The next few days took on a sense of monotony. Going to classes in the morning and afternoon, working on homework in the evenings, occasionally going to Quidditch practice with my friends. P.J. and I avoided each other like the plague, only speaking to each other when absolutely necessary. I learned that I had a few classes with Connor and found that whenever my companions were absent I seemed to have him as my designated escort.

This was the unbroken cycle until the Thursday of my first week, when I overheard a group of kids talking about Tradition night coming up. I paused in marching up the staircase for so long that Annalie and Oak looked back at me, both of them frowning. “What’s wrong?” Annalie asked.

“What’s Tradition?” I replied, taking a few steps up to them. “I keep hearing people talking about it.”

“Oh.” She smiled. “I’m sorry. I kept forgetting that you don’t know.”

“So what is it?”

“Every year, on Halloween night, the students dress up and go into Hogsmeade, trick-or-treating.”

“In the beginning,” Oak interjected, “it used to be just the seventh-years. But then some guy invited his sixth-year girlfriend, and then more sixth-years were invited, then fifth, then a couple of fourth… in the end, everyone was formally invited to attend. Of course, usually the firsties are too terrified to do anything outside the lines, but the second-years are a little bit braver, and only the lame third-years don’t go out.”

I smiled slightly and brushed my hair out of my face, chuckling lightly. “So are you guys going?”

“Of course!”Oak snorted. “It’s practically required by our last year!”

Holding up my hands in a pacifying manner, I laughed and said, “Okay, okay. Relax.”

“And you’re coming with us.”

 My eyebrows rose. “Thanks for the heads up!”

“Come on – like we would ever go anywhere without you.” Annalie said with a gentle smile. “We’re friends now. We aren’t about to abandon you on the finest night of the year!”

I grinned and acted excited, but on the inside the gears in my head were churning. It was dangerous to be out and about at night, walking through a town of strangers asking for candy. But being out at night might help me catch sight of this evil creepy beasty that had been plaguing the good people of Hogwarts. I know my father was expecting for me to have some sort of solid evidence by now; in fact, he was probably very disappointed.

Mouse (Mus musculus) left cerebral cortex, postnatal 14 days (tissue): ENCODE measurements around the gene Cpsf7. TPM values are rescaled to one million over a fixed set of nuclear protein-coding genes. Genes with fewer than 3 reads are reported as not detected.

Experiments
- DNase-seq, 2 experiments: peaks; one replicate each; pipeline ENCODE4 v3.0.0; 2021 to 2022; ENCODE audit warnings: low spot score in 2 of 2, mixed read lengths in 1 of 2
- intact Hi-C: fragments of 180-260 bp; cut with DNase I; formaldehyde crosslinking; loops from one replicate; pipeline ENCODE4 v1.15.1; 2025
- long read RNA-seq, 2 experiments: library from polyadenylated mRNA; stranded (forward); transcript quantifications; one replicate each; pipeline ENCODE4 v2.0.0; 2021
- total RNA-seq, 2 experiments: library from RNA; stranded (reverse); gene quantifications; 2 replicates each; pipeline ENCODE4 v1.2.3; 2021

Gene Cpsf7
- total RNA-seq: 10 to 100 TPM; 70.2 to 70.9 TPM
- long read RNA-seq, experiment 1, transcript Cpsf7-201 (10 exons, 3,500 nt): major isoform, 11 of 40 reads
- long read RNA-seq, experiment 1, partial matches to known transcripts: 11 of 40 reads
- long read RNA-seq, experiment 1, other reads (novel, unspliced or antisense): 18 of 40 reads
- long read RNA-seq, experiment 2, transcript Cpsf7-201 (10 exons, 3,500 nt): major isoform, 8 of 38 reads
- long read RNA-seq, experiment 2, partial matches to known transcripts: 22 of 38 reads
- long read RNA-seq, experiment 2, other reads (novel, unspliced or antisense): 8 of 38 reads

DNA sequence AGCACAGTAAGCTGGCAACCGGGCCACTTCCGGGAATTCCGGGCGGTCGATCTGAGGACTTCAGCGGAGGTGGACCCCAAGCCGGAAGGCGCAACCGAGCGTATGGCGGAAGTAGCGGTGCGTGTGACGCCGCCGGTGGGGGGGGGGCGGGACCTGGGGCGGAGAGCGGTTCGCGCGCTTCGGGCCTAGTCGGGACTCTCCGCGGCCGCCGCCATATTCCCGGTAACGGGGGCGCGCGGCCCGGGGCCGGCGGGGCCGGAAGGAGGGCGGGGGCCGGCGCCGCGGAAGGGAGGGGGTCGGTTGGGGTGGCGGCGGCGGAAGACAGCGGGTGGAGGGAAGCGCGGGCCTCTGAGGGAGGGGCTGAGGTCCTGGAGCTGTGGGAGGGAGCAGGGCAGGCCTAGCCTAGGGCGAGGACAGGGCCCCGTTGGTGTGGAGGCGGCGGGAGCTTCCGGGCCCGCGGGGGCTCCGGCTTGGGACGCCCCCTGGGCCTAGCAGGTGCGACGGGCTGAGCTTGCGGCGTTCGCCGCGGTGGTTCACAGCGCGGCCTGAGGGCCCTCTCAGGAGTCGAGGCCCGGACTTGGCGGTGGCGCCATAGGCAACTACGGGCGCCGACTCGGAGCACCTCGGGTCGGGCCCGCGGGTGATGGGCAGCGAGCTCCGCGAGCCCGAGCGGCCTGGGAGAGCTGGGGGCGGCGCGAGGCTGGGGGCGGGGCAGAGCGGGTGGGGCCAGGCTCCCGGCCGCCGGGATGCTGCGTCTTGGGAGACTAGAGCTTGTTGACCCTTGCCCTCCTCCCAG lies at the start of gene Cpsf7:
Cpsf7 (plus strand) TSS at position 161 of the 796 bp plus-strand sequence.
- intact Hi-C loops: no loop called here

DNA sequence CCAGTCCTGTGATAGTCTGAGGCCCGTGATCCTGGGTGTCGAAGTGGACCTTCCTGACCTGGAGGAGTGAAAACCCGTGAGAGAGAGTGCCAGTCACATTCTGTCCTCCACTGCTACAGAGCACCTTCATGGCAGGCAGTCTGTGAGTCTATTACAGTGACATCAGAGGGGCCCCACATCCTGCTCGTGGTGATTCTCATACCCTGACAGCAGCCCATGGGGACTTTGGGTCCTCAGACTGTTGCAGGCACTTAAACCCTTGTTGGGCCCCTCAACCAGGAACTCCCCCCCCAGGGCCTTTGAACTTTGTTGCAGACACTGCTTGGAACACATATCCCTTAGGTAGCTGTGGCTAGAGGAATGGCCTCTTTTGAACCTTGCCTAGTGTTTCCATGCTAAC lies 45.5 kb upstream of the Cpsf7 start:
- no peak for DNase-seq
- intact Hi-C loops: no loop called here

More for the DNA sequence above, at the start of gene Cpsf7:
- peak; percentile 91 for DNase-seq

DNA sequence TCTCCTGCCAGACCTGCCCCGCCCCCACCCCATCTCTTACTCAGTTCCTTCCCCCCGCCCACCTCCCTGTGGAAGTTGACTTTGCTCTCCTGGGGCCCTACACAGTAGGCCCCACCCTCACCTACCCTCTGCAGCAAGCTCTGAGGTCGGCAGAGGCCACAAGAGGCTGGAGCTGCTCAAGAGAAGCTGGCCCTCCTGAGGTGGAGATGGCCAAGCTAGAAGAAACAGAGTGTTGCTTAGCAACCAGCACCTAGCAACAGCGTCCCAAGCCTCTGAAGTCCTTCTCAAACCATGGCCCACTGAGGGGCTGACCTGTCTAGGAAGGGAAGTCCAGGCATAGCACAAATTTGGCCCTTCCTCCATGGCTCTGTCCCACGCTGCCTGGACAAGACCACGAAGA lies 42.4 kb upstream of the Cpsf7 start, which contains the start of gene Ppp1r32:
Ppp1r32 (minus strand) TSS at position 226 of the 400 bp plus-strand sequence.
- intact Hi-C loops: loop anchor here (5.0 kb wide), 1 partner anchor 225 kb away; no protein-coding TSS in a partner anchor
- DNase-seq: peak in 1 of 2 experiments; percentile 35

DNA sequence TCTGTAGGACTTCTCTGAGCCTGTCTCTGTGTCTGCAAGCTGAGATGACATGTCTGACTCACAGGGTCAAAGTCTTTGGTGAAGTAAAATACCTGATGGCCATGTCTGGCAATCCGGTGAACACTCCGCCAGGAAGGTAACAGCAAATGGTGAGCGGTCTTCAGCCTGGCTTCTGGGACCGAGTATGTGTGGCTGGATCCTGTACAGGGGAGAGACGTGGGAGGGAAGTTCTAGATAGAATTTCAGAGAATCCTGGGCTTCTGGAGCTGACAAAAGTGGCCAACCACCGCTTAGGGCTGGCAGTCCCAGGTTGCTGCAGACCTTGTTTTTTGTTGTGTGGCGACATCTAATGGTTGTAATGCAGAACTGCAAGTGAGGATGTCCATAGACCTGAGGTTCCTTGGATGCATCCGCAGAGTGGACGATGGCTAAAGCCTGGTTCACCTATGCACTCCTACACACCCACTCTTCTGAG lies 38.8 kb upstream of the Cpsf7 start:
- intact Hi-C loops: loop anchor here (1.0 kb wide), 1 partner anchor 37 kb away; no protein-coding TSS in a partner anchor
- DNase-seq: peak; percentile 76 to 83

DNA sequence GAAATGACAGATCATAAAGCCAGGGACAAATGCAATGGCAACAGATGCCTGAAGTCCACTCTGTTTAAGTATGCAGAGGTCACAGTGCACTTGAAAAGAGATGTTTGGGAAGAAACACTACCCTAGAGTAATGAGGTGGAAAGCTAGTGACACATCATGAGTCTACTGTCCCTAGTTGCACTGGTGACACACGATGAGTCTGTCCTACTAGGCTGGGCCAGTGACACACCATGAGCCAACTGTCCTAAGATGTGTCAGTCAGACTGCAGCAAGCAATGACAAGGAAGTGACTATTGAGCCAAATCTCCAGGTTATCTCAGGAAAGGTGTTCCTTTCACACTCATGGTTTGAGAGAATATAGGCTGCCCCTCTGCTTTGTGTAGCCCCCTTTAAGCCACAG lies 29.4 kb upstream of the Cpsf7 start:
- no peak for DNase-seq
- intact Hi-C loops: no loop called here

I guess my face fell, because Annalie immediately asked, “What’s wrong?”

Blinking quickly as if coming out of a reverie, I shrugged. “Just trying to think of my costume.”

“Don’t you worry for a minute,” Oak said, throwing an arm around my neck and pulling me roughly to his side. “Annalie here has enough clothes to support a third-world country and enough money to buy what she doesn’t have!”

 

Halloween night. Ghosts and ghouls and monsters about. The halls, even though past curfew, were loaded with kids who were trying to be sly and failing miserably. Jack-o-lanterns floating in the air, bats flapping about, not to mention the multi-hued cobwebs. People dressed as everything from apples to zebras, all waiting for Professor Longbottom to unlock the front door so they could rush out into the night.

There in the corner of the stairs, sitting tight against the balustrade, was me. I was dressed in a long red cape and a knee-length blue skirt, clutching a deep wicker basket. Beneath my hood were two piggy-tails that tickled my shoulders, and even my shoes had changed from my usual sneakers to shiny black flats.

Annalie not only had tons of clothes, like Oak had said, but she liked shoving people into them.

“Wow, she really did a number on you.”

I looked up, smiling at James as he plopped down on the staircase beside me. He was dressed in a toga and a laurel wreath, a thin, shimmery material covering his arms and legs.

“Julius Caesar?” I guessed.

“Nah, ancient Olympian athlete. I would have gone naked, but Longbottom wouldn’t let me out of the castle starkers.”

I laughed in spite of myself, nudging him in the ribs with my elbow. He snorted and grabbed my arm, pulling me over his lap. “Don’t hit people; it’s not nice,” he chided in a way that was too childish to be taken seriously.

“Don’t try to molest little girls; that’s not nice either,” I countered.

He chuckled and let me go, crossing his arms behind his head. “So this is going to be fun,” he said, nodding at the doors.

“Is it?”

“Haven’t you ever been trick-or-treating before?”